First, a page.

SAN ANTONIO, TX: Ordinariate-bound Anglicans meet in TexasYou can read the original here.
Mary Ann Mueller in San Antonio
November 20, 2010
A year ago Pope Benedict XVI unveiled Anglicanorum Coetibus opening wide the doors of the Catholic Church to allow Anglicans, world wide, to freely enter and embrace the fullness of their Catholicity while maintaining cherished elements of their own Anglican heritage and spirituality in unique Anglican ordinariates scattered around the world.
Little by little, isolated pockets of Anglicans started to communicate with the Vatican. They became headline news as they sought come into full communion with Rome. When Anglicanorum Coetibus was promulgated, the Anglican Use parishes were the first to line up seeking entry into the Pope's promised Anglican Ordinariate. They were followed by the bishops of the Anglican Church in America –the US branch of the Traditional Anglican Communion. Religious communities, such as the Episcopal All Saints Sisters of the Poor, and individual Anglo-Catholic congregations, such as Mount Calvary in Baltimore, and St. Barnabas in Omaha also inched their way toward Rome and the Ordinariate.
Seeing all these various Episcopal and Anglican groups being identified, the Rev. Christopher Phillips, the founding pastor of Our Lady of the Atonement Anglican Use Catholic Church in San Antonio, wondered if he invited everyone who was eventually headed into the US Anglican Ordinariate to a special gathering ... would anyone come? He thought perhaps 20 to 25 and maybe even 30.
So an invitation was issued to all groups and individuals to come to Texas and get to know each other because, eventually, they would become one Roman Catholic family with Benedict XVI as their Holy Father.
And they came ... bishops, priests, deacons, seminarians, abbots, monks, nuns, hermits, vestry members and the faithful. Inside their breasts beats an Anglican heart, but for their soul's sake they find themselves swimming the Tiber to live out their catholicity within the Bark of Peter.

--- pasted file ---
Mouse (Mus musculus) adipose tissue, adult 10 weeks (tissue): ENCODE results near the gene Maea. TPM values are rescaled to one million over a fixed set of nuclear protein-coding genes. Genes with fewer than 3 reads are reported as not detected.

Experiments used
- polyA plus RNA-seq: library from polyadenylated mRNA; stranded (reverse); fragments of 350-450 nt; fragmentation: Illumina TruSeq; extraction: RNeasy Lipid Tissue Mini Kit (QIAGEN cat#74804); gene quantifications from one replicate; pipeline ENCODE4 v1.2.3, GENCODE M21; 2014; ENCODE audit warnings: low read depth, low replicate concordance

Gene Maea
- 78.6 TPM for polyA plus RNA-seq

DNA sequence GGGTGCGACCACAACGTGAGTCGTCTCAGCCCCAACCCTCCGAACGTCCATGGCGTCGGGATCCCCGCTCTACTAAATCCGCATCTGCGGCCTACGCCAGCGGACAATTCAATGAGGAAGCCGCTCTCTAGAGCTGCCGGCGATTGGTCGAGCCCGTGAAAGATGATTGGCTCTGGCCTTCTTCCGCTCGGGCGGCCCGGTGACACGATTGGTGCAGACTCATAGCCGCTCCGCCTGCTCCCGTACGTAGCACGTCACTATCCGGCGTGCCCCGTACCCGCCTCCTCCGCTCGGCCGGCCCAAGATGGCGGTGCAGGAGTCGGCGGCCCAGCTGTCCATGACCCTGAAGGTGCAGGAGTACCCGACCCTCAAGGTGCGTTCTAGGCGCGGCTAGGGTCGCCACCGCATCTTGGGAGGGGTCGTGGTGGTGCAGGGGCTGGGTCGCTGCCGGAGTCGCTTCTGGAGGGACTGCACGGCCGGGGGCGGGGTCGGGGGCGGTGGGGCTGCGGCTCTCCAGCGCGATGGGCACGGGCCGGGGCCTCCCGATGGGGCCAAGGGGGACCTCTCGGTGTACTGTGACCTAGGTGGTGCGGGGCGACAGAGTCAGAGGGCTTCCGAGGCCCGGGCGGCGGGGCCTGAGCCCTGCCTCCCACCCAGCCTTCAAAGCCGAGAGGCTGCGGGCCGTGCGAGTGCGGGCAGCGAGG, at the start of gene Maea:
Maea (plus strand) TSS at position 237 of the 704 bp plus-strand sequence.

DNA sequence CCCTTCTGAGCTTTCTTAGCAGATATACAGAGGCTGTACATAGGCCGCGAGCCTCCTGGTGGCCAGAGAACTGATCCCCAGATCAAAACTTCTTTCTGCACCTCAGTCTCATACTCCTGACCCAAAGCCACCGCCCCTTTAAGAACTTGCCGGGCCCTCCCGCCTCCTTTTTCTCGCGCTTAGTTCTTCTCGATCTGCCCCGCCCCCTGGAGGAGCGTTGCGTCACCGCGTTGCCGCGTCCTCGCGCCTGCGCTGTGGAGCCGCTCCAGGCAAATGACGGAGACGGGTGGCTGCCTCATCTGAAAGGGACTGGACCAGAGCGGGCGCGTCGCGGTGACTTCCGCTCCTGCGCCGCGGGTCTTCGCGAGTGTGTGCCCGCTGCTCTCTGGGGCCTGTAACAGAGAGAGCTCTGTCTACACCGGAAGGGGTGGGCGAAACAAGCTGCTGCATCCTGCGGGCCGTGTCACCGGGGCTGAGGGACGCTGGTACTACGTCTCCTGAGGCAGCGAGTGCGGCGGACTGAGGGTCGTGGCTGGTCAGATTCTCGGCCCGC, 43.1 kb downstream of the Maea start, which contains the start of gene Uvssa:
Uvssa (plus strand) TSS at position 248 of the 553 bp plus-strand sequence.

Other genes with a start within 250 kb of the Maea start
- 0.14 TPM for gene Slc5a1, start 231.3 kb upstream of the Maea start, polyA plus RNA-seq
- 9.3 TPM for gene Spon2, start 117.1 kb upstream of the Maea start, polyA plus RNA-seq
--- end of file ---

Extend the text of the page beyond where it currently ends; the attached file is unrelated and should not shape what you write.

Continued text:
And they came ... from Texas, California, Florida, Wisconsin, Indiana, Virginia, Nevada, Kentucky, Arkansas, the Carolinas, Tennessee, New Jersey, Washington, Illinois, Arizona, and Nova Scotia.
They came to pray and to have fellowship, to break bread together, to listen and to learn, to ask questions and be encouraged, to hear words of wisdom from the trailblazers, to find like-mindedness and a commonality in faith and practice, to come together as one in Christ and to begin to become one spiritual family within the Roman Catholic Church.
More than 125 responded to Fr. Phillips' invitation to come to the "Becoming One" gathering.
Nearly 100 clergy - deacons, priests and bishops - filled the various rooms at Atonement Academy and spilled into the halls. Most priests were wearing their black clerical suits: some priests were comfortable in their cassocks, which is Fr. Phillips' normal attire. He made his commanding presence known as he mingled among his honored guests and visitors, many of whom he had never met before.
Telltale flashes of purple identified the bishops in the group. All deacons, priests and bishops were male. The women in ministry were represented by fully-habited Poor Claire nuns, other Religious Sisters, and veiled hermitesses. Several male Religious, also in their long flowing habits, were part of the Becoming One gathering.
Unified prayer was ultimately the central focus of the three-day event. Several times throughout each day the Opus Dei - the work of God - called all to prayer. Simultaneous services of Holy Communion were held in the church and chapel to accommodate the students and guests, whose numbers were greater than could be seated at one time in the main sanctuary. Morning Prayer, Evensong and Compline were also prayerfully celebrated as a unified corporate voice was lifted in joint prayer and praise to God.
They found hope when they realized theirs is not a unique story and that they are not alone in their struggle to remain committed to the uncompromising faith once delivered unto the Saints. They found that as their prayer was unified, their struggle to remain faithful was also unified.
---Mary Ann Mueller is a journalist living in Texas. She is a regular contributor to VirtueOnline
21 November 2010
Another article on "Becoming One"
This article appeared on VirtueOnline: